Catherine Rampell, writing in the Washington Post, says churn in companies is down:
The share of people getting laid off each month — as well as, more disturbingly, the shares getting hired and quitting their jobs — is near record lows. That’s according to Labor Department data released this weekand calculations from John Haltiwanger, an economist at the University of Maryland. Haltiwanger estimates that private-sector layoffs, hires and resignations are 21 percent to 26 percent below their rates two decades ago.
But is it true? It seems counterintuitive. The new Five Thirty Eight helpfully digs into the tenure data:
The median “tenure” of a worker — how long the typical worker has been with the same employer — rose by 14 percent between 1983 and 2006, to four years from 3.5. When the recession hit, the trend accelerated, with median tenure hitting 4.4 years in 2010 and 4.6 years in 2012. As counterintuitive narratives go, it would be hard to beat, “Job security continues to rise.” …
But when you look closer, it becomes clear that this counterintuitive narrative is counterintuitive for a reason. The Labor Department’s data on tenure look only at people who are employed. That means that if a large number of recent hires lose their jobs at once — as tends to happen when a recession hits — median tenure will rise, even though people aren’t staying in their jobs for longer.
The prerecession trend of increased tenure turns out to be equally misleading in a different way. There are two major forces at work. The first is age: Older workers are more likely to have been in their jobs for longer, so the gradual aging of the U.S. population has pushed up workers’ average tenure. The second is the entrance of women into the workforce and, particularly, into career-track jobs. In 1983, the average woman had been with her employer a year less than the average man; 30 years later, their average tenures are nearly equal. If we set aside those factors and focus just on men in their prime working years, there was a decline in tenure in the years before the recession. This is one case where conventional wisdom holds up.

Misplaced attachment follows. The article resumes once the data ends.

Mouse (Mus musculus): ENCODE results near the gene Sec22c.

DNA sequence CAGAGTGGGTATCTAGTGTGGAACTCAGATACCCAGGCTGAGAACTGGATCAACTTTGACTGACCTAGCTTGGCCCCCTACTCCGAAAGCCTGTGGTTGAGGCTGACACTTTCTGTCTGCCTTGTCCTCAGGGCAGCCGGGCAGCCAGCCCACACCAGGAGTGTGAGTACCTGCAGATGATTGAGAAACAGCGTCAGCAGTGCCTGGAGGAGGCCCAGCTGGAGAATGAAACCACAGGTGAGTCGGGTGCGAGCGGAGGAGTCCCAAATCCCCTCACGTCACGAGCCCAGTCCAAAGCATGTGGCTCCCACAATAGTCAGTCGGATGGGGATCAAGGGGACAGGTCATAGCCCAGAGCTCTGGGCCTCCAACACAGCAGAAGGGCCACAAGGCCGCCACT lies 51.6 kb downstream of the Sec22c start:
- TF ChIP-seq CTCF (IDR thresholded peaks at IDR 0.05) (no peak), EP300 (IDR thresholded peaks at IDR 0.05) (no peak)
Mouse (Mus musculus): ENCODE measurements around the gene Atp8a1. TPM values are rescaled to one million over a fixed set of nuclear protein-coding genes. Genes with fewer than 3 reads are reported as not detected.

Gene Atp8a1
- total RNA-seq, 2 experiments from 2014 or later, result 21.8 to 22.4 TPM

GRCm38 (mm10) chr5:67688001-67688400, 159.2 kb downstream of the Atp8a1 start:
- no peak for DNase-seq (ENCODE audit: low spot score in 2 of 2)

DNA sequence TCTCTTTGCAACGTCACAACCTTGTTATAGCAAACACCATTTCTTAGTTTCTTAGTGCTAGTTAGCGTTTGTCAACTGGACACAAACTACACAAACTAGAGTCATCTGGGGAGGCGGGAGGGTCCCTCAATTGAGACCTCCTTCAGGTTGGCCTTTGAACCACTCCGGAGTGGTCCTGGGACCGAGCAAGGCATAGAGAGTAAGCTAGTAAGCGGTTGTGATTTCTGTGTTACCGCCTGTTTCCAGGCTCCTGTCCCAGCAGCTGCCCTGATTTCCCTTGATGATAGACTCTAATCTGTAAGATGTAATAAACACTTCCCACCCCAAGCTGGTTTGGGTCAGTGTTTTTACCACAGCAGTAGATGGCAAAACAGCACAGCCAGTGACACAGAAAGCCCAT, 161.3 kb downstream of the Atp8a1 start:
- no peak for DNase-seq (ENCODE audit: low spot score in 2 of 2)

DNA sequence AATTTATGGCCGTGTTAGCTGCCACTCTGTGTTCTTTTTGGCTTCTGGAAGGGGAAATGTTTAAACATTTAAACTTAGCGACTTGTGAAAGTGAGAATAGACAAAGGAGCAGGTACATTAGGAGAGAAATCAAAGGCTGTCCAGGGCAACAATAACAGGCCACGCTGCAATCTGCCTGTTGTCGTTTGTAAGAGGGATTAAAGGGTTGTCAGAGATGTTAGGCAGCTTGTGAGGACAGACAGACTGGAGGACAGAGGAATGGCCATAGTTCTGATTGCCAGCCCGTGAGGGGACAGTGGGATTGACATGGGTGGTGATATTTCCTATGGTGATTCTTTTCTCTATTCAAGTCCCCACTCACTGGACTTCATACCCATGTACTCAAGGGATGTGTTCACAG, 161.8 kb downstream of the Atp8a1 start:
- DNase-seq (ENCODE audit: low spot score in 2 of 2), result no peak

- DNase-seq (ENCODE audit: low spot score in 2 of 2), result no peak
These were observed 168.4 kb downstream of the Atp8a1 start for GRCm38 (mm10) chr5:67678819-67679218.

Of course, the correct, conventional wisdom of shortening employee tenure is even more apparent when you’re looking at high skilled workers in dynamic industries.
3 comments on “Is Employee Job Tenure Really Shortening? (Yes, It Is)”
Five Thirty Eight is always excellent at finding answers deep inside the data. Very interesting insight.
I’m pretty sure that at salary rates between $50k – $150k, the data will show more of these folks working for big organizations, and staying there longer.
The “special knowledge” that office-knowledge workers gain with experience in one company is not very transferable to other companies. This leads to job insecurity, and an ability of the company to push these workers for longer hours, and adding work (in the private, peaceful sector).
Those at or above the range who choose to be independent contractors, or freelancers, will have lower tenure.
One of the unmeasured unknowns is the number of employed folks were work as pure employees, vs the number who freelance/ temps. As that number drifts up, the “tenure” measure will drift down, even tho the real tenure for “normal workers” is going up.
I appreciate the arguments in your piece that indeed illustrate that tenure data has it’s nuance. Yes, the data reports only the employed, so mass layoffs skew towards longer tenures. Yes, an ageing population also shifts tenure distribution towards the longer side.
But since 2010 US businesses have been rehiring aggressively, meaning that we should now see the opposite trend (people rehired since 2010 have tenures of less than 7 years by definition) . But the BLS recently (late 2017) reported job tenures are down only marginally ( 3 years after this blog was posted).
The narrative that we have shifted radically from job-to-life to a hire-and-fire-at-will environment are unfounded, and the argument that the gig economy will make us all free agents does not stand – at least for now.
Given the choice, most workers would still rather be employees enjoying a good degree of job security and benefits. These are important considerations for entrepreneurs and business leaders.